Many people do not follow a diet that provides all the vitamins, and minerals that the human body needs to function at its best. This is even more true of the elderly population. Lack of the right nutrients can lead to a weakened immune system, poor eyesight, weak bones, and a variety of other health complications.
To make up for many of these vitamin deficiencies people often take dietary supplements. A large majority of dietary supplements are taken by the elderly. As a home care worker it is wise to understand when, and if dietary supplements are the right choice for clients.
As a caregiver, one of the biggest responsibilities a person will face is making sure that their clients eat right. If a senior is under the observation of a home care professional, who helps them set out their meal plans, it is unlikely that they will need any dietary supplementation. If certain vitamins are missing from the diet, then supplements may be used to help balance out the body’s needs. Speaking with the clients doctor can help a caregiver better understand what their clients needs are.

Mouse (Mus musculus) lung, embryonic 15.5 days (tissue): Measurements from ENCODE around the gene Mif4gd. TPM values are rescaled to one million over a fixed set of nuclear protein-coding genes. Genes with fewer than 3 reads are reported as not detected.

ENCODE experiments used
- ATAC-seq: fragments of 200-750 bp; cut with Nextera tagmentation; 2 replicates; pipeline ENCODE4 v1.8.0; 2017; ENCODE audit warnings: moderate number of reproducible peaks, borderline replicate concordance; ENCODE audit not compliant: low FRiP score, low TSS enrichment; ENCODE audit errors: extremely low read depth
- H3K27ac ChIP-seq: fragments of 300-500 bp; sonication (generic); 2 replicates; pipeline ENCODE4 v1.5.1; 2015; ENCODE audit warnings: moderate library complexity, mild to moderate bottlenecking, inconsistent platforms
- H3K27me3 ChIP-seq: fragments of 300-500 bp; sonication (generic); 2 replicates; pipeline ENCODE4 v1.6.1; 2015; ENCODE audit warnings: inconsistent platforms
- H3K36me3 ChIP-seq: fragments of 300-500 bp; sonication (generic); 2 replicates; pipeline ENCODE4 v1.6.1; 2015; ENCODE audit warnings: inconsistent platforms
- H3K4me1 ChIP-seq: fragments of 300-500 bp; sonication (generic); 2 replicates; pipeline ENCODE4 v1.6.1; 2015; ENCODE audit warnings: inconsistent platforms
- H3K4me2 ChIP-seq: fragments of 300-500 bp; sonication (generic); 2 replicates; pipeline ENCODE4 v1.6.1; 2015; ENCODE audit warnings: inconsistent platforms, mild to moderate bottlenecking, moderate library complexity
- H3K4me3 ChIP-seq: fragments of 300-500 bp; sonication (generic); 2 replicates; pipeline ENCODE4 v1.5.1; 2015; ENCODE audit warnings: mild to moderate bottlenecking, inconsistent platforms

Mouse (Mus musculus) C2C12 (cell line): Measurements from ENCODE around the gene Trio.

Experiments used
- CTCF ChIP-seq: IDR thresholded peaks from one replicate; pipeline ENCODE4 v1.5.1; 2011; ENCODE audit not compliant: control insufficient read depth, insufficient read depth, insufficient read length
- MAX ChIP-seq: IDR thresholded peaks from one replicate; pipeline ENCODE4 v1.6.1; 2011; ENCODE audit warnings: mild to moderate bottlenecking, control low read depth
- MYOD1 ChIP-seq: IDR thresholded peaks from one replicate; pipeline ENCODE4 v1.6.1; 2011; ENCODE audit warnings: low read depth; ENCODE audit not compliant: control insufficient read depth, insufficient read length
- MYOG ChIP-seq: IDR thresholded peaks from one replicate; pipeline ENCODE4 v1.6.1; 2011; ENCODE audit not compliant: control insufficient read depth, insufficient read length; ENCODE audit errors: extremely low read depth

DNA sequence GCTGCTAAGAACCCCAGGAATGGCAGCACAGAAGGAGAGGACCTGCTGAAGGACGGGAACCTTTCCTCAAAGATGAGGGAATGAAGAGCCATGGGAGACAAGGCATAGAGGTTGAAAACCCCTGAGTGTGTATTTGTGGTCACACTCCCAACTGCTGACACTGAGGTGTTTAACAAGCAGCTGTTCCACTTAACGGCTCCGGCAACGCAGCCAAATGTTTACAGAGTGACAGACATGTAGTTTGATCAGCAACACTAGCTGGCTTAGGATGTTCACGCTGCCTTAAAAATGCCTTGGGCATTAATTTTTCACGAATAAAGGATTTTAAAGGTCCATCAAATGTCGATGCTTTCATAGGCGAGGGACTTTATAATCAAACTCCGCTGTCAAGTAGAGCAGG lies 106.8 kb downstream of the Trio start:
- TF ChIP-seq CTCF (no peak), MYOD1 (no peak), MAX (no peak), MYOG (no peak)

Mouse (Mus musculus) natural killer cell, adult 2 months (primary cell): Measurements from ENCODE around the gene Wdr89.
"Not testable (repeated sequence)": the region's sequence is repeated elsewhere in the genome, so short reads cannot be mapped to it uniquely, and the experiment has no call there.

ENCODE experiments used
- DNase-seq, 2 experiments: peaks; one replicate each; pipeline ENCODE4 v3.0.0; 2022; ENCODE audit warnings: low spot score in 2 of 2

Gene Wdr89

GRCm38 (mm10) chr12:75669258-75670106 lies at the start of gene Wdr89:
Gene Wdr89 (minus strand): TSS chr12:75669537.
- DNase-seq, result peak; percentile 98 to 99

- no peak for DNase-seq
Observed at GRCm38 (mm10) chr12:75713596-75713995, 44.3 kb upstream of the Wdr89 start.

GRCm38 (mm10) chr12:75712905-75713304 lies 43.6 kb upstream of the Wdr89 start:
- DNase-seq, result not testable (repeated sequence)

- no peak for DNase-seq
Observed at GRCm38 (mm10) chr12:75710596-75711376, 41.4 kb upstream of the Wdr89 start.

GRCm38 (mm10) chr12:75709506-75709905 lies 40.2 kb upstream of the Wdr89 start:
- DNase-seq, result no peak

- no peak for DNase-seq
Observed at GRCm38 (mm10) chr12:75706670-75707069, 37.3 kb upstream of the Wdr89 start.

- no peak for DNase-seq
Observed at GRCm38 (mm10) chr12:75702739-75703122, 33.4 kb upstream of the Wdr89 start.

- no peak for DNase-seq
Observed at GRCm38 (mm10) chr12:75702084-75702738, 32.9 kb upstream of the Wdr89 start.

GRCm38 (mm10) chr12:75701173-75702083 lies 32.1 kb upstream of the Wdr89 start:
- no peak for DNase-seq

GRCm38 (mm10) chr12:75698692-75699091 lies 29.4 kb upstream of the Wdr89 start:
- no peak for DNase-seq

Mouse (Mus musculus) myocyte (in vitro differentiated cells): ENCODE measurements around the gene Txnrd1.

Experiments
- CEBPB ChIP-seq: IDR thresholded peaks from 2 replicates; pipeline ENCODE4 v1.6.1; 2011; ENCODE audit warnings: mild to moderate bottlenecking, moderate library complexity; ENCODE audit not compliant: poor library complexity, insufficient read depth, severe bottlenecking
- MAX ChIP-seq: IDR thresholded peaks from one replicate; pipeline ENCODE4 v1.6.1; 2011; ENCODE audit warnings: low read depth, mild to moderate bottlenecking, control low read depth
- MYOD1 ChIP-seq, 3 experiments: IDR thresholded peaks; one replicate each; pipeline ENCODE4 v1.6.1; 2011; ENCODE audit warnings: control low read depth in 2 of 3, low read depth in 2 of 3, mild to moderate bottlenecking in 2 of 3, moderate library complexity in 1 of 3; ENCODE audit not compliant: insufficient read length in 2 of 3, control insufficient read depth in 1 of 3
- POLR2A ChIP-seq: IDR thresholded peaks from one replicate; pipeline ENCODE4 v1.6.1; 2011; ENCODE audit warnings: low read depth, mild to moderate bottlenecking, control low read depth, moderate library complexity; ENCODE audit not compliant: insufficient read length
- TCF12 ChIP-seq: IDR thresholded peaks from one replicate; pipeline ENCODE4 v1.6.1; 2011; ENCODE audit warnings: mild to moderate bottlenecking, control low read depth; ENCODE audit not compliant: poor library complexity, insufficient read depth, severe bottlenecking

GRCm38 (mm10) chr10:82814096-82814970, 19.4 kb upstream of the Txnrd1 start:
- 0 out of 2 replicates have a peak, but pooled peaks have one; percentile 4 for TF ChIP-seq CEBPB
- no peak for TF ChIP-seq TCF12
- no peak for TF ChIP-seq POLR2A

People who take regular medications, even those sold over the counter, should always seek a doctors advice before turning to dietary supplements. Some supplements may cause adverse reactions when combined with medication. Seeking the advice of a doctor or pharmacist is always recommended when dietary supplements may affect new medication.
It is also wise to discontinue the use of dietary supplements both before, and after surgery, unless instructed otherwise by a medical professional. Dietary supplements can cause spikes in blood pressure, and other changes in the body, which may cause complications before, during, and after surgery. Speaking to the clients doctor can help rule out any possible dangers associated with taking dietary supplements, when major medical procedures loom on the horizon.
Unless otherwise notified by a doctor it is recommended that dietary supplementation be stopped three to six weeks before a major medical procedure. As a caregiver, or other person working in the home care industry, it is always important to know what your client is taking, and how it may affect them.